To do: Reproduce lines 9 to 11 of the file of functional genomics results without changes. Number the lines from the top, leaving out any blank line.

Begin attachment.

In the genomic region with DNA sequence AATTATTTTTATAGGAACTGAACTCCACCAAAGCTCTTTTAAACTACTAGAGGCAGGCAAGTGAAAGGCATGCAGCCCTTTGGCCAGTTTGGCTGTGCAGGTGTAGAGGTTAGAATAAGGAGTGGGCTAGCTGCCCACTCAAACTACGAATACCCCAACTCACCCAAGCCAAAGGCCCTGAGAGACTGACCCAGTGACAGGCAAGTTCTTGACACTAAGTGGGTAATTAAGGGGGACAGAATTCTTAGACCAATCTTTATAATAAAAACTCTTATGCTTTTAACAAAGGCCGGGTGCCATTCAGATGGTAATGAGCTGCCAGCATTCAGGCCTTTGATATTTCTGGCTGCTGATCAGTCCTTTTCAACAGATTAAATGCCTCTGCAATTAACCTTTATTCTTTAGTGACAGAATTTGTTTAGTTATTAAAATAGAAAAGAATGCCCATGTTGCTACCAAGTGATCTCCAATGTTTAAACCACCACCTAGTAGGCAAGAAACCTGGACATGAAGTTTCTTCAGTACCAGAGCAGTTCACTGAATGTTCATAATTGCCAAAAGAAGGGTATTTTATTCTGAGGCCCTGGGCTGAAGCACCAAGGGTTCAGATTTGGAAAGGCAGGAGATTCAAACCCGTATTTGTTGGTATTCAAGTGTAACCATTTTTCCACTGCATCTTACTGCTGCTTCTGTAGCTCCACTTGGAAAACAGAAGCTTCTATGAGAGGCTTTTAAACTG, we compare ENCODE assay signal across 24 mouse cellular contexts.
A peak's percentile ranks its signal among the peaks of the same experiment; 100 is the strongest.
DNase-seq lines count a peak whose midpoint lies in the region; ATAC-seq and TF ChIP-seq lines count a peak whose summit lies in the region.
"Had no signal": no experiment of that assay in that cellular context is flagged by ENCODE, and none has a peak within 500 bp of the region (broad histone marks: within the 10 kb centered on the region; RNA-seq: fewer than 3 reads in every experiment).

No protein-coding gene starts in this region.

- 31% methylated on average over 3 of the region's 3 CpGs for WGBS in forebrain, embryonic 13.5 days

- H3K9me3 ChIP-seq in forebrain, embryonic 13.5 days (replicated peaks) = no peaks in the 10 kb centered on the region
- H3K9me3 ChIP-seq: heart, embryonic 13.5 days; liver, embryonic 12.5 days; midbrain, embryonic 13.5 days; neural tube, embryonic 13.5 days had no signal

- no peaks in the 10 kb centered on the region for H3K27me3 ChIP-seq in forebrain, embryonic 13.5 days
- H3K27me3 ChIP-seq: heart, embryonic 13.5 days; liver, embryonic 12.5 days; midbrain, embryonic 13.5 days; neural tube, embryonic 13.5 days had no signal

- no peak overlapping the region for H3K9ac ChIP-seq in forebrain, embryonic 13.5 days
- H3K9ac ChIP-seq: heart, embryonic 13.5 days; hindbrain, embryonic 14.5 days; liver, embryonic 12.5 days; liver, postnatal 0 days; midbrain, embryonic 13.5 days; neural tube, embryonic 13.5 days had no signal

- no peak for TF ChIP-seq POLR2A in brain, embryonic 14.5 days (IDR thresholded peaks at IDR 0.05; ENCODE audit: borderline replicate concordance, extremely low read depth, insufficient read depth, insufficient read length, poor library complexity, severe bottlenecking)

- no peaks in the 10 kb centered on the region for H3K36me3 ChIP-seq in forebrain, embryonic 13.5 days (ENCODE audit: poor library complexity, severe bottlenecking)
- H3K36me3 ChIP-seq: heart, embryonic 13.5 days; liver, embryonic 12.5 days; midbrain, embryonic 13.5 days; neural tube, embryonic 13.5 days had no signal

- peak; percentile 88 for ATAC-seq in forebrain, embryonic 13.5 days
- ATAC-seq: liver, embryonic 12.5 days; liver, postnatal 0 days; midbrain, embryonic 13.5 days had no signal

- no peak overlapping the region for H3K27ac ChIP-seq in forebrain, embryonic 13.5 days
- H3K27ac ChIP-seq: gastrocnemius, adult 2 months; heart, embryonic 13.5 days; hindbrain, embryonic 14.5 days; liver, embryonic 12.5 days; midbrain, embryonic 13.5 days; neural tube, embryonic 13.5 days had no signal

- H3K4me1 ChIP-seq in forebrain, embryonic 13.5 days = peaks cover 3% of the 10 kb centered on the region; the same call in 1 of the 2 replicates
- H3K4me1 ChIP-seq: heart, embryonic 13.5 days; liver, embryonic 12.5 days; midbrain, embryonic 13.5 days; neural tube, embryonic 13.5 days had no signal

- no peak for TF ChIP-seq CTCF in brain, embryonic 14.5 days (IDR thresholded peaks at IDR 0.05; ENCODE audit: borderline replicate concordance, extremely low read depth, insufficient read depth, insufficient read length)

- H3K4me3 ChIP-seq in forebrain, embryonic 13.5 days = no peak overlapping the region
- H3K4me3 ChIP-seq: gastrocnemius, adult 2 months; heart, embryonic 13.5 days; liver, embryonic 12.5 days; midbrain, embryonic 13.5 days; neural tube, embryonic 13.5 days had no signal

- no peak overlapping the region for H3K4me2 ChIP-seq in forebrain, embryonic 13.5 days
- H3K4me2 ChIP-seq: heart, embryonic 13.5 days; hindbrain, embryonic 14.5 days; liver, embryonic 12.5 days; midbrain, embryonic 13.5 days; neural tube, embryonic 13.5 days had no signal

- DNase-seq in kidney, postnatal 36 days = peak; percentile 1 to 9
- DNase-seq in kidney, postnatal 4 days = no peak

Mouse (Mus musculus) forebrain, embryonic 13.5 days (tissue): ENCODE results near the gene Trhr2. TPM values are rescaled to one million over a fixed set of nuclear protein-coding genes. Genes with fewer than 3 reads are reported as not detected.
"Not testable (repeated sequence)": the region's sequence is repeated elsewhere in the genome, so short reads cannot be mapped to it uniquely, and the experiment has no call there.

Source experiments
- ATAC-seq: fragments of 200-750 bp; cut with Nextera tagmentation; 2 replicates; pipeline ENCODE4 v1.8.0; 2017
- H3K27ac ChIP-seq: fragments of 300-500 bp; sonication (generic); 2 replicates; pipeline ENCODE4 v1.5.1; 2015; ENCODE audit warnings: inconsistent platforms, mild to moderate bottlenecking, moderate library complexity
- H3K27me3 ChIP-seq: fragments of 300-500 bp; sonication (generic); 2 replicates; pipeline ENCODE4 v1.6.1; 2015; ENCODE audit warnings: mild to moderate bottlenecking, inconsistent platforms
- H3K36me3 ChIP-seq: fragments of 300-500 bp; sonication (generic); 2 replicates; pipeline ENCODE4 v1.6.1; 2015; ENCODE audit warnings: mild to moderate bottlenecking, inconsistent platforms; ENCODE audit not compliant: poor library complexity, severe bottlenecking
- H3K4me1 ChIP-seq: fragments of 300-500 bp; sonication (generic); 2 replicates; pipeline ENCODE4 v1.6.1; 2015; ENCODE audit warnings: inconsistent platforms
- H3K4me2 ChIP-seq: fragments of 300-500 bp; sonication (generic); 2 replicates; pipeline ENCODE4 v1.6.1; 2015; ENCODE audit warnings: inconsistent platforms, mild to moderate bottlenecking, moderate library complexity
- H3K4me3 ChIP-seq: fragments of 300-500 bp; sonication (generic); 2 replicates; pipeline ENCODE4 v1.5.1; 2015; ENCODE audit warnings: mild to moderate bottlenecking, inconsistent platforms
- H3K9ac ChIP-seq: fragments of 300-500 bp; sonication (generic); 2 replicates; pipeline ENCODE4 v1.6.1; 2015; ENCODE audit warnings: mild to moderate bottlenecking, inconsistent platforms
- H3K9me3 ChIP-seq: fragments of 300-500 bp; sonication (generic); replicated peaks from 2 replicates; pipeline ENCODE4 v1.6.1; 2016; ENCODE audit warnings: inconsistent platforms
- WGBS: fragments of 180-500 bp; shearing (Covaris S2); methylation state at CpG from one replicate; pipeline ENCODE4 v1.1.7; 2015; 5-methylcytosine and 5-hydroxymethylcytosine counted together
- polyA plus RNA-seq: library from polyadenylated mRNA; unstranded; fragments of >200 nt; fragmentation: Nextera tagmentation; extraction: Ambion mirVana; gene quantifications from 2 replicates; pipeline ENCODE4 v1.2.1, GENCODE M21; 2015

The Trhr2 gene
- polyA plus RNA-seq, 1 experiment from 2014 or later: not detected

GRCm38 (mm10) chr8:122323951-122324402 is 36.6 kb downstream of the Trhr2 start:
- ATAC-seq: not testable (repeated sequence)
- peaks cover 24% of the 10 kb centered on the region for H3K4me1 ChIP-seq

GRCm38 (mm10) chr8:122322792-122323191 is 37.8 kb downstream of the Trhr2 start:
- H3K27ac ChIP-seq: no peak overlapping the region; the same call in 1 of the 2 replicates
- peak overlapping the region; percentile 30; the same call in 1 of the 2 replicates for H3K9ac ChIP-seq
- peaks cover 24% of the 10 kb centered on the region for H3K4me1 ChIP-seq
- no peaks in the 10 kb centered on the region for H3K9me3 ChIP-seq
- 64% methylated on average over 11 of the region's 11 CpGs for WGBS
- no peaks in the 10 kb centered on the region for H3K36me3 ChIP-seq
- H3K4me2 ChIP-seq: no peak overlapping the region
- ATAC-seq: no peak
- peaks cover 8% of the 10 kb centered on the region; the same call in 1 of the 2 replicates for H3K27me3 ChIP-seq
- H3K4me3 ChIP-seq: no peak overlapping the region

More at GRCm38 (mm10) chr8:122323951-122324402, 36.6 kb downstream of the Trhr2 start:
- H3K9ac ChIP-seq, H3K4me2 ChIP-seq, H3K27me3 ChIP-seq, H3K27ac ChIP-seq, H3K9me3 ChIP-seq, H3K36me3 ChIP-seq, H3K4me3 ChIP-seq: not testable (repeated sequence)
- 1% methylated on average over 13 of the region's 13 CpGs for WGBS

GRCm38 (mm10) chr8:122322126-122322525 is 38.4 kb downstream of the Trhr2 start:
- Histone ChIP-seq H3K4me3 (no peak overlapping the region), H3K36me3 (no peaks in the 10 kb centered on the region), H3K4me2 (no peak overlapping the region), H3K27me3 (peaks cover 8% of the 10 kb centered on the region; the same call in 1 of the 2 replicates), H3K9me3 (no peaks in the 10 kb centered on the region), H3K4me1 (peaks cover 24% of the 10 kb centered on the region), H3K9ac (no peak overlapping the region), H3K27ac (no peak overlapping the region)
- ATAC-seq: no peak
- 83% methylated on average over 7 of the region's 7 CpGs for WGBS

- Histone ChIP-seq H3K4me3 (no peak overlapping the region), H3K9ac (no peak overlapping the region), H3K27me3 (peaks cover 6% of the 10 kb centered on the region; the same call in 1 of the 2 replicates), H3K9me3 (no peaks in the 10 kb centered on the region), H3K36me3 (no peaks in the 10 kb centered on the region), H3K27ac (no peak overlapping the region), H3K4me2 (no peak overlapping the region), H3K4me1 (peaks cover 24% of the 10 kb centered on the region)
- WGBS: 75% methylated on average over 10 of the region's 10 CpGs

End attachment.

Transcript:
- no peaks in the 10 kb centered on the region for H3K27me3 ChIP-seq in forebrain, embryonic 13.5 days
- H3K27me3 ChIP-seq: heart, embryonic 13.5 days; liver, embryonic 12.5 days; midbrain, embryonic 13.5 days; neural tube, embryonic 13.5 days had no signal

- no peak overlapping the region for H3K9ac ChIP-seq in forebrain, embryonic 13.5 days